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Mapping for better social housing in Taiwan

Open Contracting Partnership worked with the Presidency of Taiwan to hold an international hackathon, inviting participants from around the world to propose open data solutions for delivering the Sustainable Development Goals. We were impressed with the smart and innovative work produced and are proud to feature the top teams’ projects in this blog series. Learning Man recounts how the Social Housing Map came into existence and what the next steps are to strengthen open contracting in social housing.

The success of social housing is an important way to achieve a sustainable city and provide affordable housing for everyone in Taiwan. Social housing helps economically disadvantaged groups – such as single parents, those with disabilities, and senior citizens – to enter the housing market.  

The government of Taiwan, a country of just over 23 million people, has an ambitious policy that aims to make 200,000 new social housing units available in under a decade. It plans to build 120,000 new apartments, provide 80,000 units subleased from private owners or managed on their behalf, and offer floor-area ratio bonuses to increase housing offers. While the government has already provided tens of thousands of new apartments in recent years, there remains an urgent need for social housing in Taiwan. 

Our work at Learning Man facilitates a better procurement environment by making social housing procurement data more accessible and easier to analyze and understand. 

Our team of five – three engineers, a lawyer, and a designer – worked tirelessly to develop knowledge, communicate with stakeholders, and build the backend for our platform. In an initial research phase through calls and emails, we were able to piece together the larger picture of social housing in Taiwan. Throughout we worked with stakeholders to address any legal or logistical issues. The end result was our Social Housing Map platform, which connects government agencies and rental agents to potential social housing tenants. 

We have built a data pipeline that automatically collects social housing procurement data and converts it into the Open Contracting Data Standard (OCDS) format – a global best practice schema that guides what information to publish from planning to implementation of the public procurement process. Our project essentially combines social housing procurement data from Taiwanese counties with detailed geographical mapping to analyze and show insights on social housing in Taiwan.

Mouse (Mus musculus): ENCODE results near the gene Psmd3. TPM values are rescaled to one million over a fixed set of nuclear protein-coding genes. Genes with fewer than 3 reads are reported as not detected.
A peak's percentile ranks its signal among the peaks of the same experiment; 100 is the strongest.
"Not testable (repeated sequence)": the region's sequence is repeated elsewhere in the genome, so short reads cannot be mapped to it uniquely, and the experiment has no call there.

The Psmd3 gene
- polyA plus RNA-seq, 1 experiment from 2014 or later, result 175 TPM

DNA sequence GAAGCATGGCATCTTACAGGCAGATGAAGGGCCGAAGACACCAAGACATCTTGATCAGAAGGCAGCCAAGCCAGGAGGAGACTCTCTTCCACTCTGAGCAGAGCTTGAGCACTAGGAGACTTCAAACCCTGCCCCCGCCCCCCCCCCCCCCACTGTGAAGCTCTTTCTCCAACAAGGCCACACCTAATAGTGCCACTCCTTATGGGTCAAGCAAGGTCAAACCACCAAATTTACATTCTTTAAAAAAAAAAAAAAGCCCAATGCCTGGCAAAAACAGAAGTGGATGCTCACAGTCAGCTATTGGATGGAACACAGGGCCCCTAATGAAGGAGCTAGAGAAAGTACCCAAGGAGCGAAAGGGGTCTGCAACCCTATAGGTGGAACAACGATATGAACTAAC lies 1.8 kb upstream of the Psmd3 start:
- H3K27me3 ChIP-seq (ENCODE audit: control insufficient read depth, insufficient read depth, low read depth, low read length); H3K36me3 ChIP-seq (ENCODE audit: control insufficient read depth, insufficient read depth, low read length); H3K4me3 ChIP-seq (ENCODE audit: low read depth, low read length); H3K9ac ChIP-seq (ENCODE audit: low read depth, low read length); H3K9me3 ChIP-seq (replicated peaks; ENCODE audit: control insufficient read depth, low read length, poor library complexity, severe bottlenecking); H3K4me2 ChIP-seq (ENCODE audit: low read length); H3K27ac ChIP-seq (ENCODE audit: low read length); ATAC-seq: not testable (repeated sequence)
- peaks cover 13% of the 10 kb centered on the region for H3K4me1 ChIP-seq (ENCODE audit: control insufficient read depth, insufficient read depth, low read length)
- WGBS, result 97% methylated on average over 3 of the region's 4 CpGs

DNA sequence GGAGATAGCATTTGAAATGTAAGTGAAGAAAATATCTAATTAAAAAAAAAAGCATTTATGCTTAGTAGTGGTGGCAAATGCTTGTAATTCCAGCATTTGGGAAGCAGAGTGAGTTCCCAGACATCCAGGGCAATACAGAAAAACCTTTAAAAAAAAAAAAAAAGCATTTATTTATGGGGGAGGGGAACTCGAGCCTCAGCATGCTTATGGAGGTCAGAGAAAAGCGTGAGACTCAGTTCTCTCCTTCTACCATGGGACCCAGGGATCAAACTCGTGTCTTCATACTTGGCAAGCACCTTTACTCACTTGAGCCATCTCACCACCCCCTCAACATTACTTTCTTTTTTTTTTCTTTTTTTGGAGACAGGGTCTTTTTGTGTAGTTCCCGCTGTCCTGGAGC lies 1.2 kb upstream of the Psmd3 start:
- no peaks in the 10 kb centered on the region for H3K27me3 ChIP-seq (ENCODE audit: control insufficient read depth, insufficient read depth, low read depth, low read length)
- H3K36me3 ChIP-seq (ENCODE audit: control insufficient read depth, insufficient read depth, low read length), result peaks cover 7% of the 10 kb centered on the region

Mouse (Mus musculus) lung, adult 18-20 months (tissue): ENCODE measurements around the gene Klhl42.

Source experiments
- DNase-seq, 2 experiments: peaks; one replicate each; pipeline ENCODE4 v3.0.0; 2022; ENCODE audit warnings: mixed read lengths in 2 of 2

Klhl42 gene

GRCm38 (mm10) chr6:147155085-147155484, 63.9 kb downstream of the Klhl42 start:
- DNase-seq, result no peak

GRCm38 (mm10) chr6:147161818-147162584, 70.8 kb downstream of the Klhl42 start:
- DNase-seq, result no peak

Converting all data into the OCDS format was vital to make the Social Housing Map project possible. Since each social housing project might have multiple procurements, we also incorporated the Open Contracting for Infrastructure Data Standard to increase the amount of information published. 

We use the OCDS/OC4IDS procurement data to join up all procurement information on multiple social housing projects, visualize projects with geographic data on the map, and build a dashboard with analyzed indicators to provide insights in our website. The OCDS comes with certain predefined indicators to evaluate the overall health of the procurement environment: after transforming data into the OCDS format, we can immediately know how to calculate and share those indicators. The open contracting method has helped us save time and calculate all the metrics involved in Taiwan’s social housing procurement.

In the next phase, we will link the social housing data to data that can help us understand some of the other social housing-related issues that are affecting Taiwanese communities. This will help us answer questions like: “Has the social housing project helped the economy? Has it helped raise birth rates?” Most of all the project will create more transparency and help the government to be more accountable. We believe it contributes towards the Sustainable Development Goal of sustainable cities and communities: cities should be “inclusive, safe, resilient and sustainable”. 

One of the next challenges we will tackle will be how to integrate and unify the social housing management system and strengthen the monitoring phase of the open contracting project. This goes beyond the procurement and contracting phases and extends to everything after people move into social housing apartments. For example, we’d like to include construction progress reports by onboarding construction companies to collaborate and submit them. These vendors are already providing status updates to the local and central government. By integrating them into our system, we can create a more efficient government reducing the reporting delay. We also want to integrate environmental indicators. 

We believe in open data and open procurement: that is why we will try to scale up the impact of our project by collaborating with Taiwan’s e-procurement website, the Public Construction Commission – which oversees public procurement in Taiwan (with 38 procurement supervision units across the country) –  to make all procurement data, not limited to social housing, available in the OCDS format on its website. 

By providing more open data and analysis of the social housing market, we can make it more transparent, reliable, and needs-oriented, and make the Social Housing Map a key factor to building a sustainable city.

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